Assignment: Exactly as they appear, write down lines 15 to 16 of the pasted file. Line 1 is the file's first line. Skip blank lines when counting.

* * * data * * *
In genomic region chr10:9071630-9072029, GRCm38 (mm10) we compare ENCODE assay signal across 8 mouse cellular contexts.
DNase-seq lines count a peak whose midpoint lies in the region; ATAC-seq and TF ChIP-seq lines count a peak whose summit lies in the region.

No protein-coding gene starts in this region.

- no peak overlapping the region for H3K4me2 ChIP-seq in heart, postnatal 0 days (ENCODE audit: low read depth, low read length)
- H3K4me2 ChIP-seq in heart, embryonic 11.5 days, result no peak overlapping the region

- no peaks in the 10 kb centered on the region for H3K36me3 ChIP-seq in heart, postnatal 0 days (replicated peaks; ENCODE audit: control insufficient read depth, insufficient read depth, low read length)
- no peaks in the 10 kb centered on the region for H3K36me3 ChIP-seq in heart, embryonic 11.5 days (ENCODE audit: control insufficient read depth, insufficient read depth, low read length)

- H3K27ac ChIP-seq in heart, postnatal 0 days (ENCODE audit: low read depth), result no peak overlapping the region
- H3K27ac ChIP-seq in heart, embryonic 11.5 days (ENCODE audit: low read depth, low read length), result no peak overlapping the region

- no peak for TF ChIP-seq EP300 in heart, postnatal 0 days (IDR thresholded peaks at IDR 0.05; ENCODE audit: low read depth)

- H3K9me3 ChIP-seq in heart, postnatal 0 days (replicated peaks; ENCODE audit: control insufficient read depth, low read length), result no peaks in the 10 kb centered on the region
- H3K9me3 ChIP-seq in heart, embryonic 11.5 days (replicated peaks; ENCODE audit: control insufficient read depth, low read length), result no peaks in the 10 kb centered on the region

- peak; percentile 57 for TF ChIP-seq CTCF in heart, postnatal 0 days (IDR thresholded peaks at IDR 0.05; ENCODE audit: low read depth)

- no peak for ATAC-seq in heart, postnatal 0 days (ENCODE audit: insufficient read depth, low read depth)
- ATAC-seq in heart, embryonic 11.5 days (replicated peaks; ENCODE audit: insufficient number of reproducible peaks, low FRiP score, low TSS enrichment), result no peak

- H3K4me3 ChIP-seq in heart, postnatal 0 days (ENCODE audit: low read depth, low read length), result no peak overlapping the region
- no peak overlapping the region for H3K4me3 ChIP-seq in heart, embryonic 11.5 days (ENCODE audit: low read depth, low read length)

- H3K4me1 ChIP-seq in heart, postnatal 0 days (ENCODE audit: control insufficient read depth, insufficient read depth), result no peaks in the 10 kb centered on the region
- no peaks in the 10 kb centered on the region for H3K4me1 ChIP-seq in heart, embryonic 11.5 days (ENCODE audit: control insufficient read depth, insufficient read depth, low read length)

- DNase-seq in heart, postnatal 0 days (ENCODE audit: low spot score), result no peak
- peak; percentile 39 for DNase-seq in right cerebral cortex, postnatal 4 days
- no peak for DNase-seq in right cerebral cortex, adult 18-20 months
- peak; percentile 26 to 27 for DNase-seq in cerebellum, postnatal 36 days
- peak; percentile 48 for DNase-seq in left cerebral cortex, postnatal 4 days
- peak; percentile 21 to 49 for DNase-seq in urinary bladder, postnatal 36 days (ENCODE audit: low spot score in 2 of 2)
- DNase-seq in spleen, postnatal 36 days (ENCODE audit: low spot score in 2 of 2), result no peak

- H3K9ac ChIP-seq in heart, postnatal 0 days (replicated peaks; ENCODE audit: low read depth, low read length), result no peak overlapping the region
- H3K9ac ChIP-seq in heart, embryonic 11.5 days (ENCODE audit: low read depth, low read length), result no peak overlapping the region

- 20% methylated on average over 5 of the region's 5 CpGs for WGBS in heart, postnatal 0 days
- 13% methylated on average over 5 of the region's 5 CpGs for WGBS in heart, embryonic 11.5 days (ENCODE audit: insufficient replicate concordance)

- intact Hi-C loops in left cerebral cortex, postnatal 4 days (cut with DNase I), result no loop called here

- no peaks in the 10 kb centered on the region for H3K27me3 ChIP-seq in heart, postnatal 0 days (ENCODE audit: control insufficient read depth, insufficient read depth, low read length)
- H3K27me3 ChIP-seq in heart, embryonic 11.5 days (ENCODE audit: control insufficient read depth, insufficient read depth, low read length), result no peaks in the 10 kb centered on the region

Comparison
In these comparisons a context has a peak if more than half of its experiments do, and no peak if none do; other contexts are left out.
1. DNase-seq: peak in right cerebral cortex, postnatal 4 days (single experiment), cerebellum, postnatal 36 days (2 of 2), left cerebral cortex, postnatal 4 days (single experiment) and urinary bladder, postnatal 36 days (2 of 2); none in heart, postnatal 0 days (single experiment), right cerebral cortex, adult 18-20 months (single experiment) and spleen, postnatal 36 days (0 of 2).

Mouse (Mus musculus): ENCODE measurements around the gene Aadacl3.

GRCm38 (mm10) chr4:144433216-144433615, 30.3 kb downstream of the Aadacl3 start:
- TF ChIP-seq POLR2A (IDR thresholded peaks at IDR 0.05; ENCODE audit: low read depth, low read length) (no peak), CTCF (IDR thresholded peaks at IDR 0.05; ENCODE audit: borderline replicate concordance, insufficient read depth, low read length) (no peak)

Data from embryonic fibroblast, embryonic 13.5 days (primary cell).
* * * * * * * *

- ATAC-seq in heart, embryonic 11.5 days (replicated peaks; ENCODE audit: insufficient number of reproducible peaks, low FRiP score, low TSS enrichment), result no peak

- H3K4me3 ChIP-seq in heart, postnatal 0 days (ENCODE audit: low read depth, low read length), result no peak overlapping the region